The botched Christmas Day bombing attempt aboard a transatlantic Northwest flight as it was about to land in Detroit is likely to have a profound impact on the travel industry, at least in the near term and possibly for years to come, experts said last week.
Most predicted that the government’s response would result in more travel delays and hassles for domestic and foreign travelers alike.
Obtaining visas and navigating airport security will be more difficult in months to come, maybe much longer, as the government reviews its security practices and patches holes that allowed a passenger to smuggle and nearly detonate explosive material aboard a commercial jet.
The industry concern is that "if this results in longer lines and slower service, that would be the wrong outcome," said Geoff Freeman, senior vice president of public affairs for the U.S. Travel Association.
The industry welcomes heightened security, Freeman said, but it should eliminate travel hassles, not create more of them.
Instead, he said, security officials should seize the opportunity to focus on better screening methods and improved interagency communications to make air travel more efficient and safer.
The bombing suspect, Umar Farouk Abdulmutallab, foiled airport detection devices by concealing explosive material and a syringe detonator in specially made underwear, the FBI said. The combination made for a viable bomb, the FBI said, and the agency as of last week didn’t know why it had failed to explode.
Security experts say it was especially troubling that Abdulmutallab was able to secure a seat aboard an inbound U.S. flight in the first place, considering that he was in a database of potential security risks after his father had warned U.S. officials of his son’s increasingly radical beliefs.
What’s more, Abdulmutallab was on a U.K. flight watch list, and he raised more red flags by paying cash for a one-way ticket with no baggage.
"Why wasn’t he on the watch list or no-fly list?" Stephen McHale, a former Transportation Security Administration deputy administrator, wondered in an interview with Travel Weekly.
"He got through everything," said McHale, who is now with the Patton Boggs law firm in Washington. "That’s the scariest part."
McHale predicted, "There will be another great review about information sharing."
In the meantime, travelers wanting to come to the U.S. can expect a crackdown on visa approvals, predicted Janice Kephart, director of national security studies at the Center for Immigration Studies.
Kephart, who served as a counsel to the National Commission on Terrorist Attacks Upon America, popularly known as the 9/11 Commission, said that after the 2001 attacks, the U.S. government made it much harder to obtain entry visas.
"Lately, I’ve seen it switch back to a more customer-friendly system," she said. Kephart expects visa applications to get more scrutiny once again.
Freeman said he was "not sure how slowing down the visa process will help. The visa is not a silver bullet. It’s just part of the process."
Kephart noted that a successful review of any visa application depends on the most accurate and timely intelligence, and "intelligence is only as good as what is put into the system."
She pointed out that Abdulmutallab received his visa before his father’s warning was logged in the database of potential terrorist risks, adding: "If there’s no 24-hour reloading of intelligence, this is what’s going to happen."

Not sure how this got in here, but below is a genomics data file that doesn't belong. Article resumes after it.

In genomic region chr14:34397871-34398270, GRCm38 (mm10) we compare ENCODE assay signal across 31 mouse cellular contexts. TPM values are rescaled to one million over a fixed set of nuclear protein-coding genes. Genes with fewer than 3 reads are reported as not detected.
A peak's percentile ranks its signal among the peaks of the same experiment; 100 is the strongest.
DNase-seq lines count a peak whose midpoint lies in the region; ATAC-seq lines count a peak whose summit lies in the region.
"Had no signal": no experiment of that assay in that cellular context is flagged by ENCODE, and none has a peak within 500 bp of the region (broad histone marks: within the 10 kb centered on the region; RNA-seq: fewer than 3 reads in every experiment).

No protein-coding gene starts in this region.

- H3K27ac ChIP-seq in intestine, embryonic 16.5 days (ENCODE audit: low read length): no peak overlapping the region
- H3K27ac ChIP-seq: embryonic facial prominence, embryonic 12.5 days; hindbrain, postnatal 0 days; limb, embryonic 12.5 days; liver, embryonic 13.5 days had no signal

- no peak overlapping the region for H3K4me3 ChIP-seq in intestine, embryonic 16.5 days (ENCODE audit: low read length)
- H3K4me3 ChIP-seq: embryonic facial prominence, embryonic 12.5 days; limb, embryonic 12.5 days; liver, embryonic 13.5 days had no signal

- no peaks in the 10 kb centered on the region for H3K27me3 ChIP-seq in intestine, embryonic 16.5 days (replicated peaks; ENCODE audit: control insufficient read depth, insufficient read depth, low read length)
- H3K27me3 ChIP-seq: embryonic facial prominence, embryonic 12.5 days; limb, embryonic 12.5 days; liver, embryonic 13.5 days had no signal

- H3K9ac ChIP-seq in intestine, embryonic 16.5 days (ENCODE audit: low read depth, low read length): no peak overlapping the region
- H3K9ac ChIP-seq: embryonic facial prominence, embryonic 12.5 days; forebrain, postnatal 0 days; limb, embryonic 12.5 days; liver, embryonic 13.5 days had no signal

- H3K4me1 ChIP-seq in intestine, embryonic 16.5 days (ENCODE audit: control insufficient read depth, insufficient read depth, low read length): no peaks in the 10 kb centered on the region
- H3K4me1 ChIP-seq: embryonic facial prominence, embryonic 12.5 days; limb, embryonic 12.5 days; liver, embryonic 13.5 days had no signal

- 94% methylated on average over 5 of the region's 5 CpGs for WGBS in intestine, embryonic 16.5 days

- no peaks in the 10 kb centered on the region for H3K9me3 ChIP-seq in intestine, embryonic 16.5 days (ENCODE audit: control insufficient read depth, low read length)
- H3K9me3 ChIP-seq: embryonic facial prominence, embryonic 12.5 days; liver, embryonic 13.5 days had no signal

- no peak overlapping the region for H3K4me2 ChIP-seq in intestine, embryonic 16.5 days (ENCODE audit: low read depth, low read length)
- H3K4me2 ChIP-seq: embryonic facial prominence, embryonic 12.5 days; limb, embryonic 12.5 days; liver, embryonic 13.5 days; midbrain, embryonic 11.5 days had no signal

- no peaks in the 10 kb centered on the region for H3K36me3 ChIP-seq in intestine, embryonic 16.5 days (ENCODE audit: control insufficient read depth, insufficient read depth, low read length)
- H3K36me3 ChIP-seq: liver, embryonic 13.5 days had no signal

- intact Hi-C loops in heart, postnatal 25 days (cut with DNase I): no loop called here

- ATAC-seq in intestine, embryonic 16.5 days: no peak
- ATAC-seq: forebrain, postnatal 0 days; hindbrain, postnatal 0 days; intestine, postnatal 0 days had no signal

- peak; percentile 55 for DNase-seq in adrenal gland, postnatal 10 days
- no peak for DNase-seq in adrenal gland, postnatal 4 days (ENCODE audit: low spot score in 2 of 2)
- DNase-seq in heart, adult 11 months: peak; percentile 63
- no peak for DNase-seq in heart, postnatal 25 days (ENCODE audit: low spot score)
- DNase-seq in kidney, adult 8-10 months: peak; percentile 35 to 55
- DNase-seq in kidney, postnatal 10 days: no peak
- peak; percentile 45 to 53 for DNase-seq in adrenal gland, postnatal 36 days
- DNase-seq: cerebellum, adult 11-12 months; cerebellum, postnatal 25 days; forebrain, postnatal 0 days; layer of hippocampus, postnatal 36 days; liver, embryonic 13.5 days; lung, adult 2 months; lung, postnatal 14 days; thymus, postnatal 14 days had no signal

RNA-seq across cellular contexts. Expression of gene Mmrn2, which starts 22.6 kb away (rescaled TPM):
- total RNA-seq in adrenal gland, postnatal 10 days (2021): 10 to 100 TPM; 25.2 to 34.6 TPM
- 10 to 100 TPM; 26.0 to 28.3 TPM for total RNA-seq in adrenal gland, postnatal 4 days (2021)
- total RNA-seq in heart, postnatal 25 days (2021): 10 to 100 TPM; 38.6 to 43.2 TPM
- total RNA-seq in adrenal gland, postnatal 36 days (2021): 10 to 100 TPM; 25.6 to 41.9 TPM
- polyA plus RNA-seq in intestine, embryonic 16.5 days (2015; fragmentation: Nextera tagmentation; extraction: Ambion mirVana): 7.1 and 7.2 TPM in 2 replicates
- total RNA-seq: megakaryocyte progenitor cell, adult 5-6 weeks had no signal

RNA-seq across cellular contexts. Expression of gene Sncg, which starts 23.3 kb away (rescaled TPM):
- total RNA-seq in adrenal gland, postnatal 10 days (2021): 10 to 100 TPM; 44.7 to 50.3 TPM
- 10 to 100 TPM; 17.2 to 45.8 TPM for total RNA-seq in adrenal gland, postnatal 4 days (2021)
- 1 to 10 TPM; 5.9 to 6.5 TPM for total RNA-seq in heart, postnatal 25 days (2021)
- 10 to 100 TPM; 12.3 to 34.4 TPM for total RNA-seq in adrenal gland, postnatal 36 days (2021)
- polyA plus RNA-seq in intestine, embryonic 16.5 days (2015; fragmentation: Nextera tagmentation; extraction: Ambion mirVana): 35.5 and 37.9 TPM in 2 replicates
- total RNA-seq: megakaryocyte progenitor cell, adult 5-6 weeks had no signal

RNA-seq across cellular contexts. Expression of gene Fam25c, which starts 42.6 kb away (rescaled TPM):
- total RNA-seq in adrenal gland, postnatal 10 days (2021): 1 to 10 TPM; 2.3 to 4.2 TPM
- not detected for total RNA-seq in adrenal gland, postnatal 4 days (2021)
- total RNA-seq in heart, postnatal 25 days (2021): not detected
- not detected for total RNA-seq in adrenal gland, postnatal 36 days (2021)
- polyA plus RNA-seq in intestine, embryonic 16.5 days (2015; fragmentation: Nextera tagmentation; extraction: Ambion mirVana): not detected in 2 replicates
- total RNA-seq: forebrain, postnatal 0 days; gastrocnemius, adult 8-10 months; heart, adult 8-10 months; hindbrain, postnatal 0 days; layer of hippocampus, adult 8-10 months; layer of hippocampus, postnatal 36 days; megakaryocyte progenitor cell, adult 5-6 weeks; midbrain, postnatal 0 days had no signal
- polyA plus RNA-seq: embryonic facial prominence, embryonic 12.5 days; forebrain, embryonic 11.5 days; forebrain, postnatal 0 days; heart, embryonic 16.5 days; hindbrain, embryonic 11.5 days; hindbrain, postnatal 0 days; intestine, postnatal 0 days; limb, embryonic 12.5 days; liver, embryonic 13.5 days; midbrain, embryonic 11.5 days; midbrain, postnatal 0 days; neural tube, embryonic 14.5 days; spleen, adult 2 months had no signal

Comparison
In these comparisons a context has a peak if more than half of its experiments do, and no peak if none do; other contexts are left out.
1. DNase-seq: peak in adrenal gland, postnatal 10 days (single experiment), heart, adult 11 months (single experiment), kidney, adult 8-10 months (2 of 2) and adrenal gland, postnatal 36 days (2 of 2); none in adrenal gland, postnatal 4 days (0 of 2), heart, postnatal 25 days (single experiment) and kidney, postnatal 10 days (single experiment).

But McHale cautioned that real-time analysis of the database could prove difficult, because "all kinds of tips and information are put into that database."
President Obama made it clear that he wanted a review of interagency sharing of data and the government’s flight-watch or no-fly lists. He also called for a review of technology used to screen passengers for explosives materials like that smuggled aboard the plane last week.
TSA officials have been reviewing technologically advanced screening methods such as special full-body scanners and backscatter X-ray machines, millimeter-wave imaging and devices that measure chemical vapor quantities on passengers.
The TSA has been looking into something it calls the "tunnel of truth." As described in a Congressional Research Service report earlier this year, this checkpoint concept would submit passengers to a "battery of screening techniques while being transported on a moving walkway." The TSA would incorporate "whole-body imaging technologies along with trace-detection portal technologies."
There are several challenges associated with these solutions, the report said, including costs and privacy issues.
Freeman acknowledged the privacy concerns but said the full-body scanning technology was an excellent example of how security could be enhanced while simultaneously making screening more efficient. It’s time, he said, to give these concepts more consideration.
But the report also noted that none of the new technologies provides a single-bullet answer. If one detects possible contraband, further screening, such as pat-downs, would be required.
For now, McHale said, more pat-downs and extra physical screening will be part of the norm. He also said passengers will likely see more specially trained explosive-sniffing dogs.
"But we can’t make it 100% foolproof," he said. "There’s not much more we can physically do. In the end, all you can do with security is make it more difficult."
McHale acknowledged that there appeared to have been a systemic breakdown that enabled an explosives-smuggling passenger to board a commercial jet.
"But he got aboard a plane with a defective device," he said. "We’re forcing them into more exotic ways, which appear to be less successful. They’re being pushed into less reliable methods."
But as far as Kephart and other security experts are concerned, U.S. screening methods are proving to be unreliable.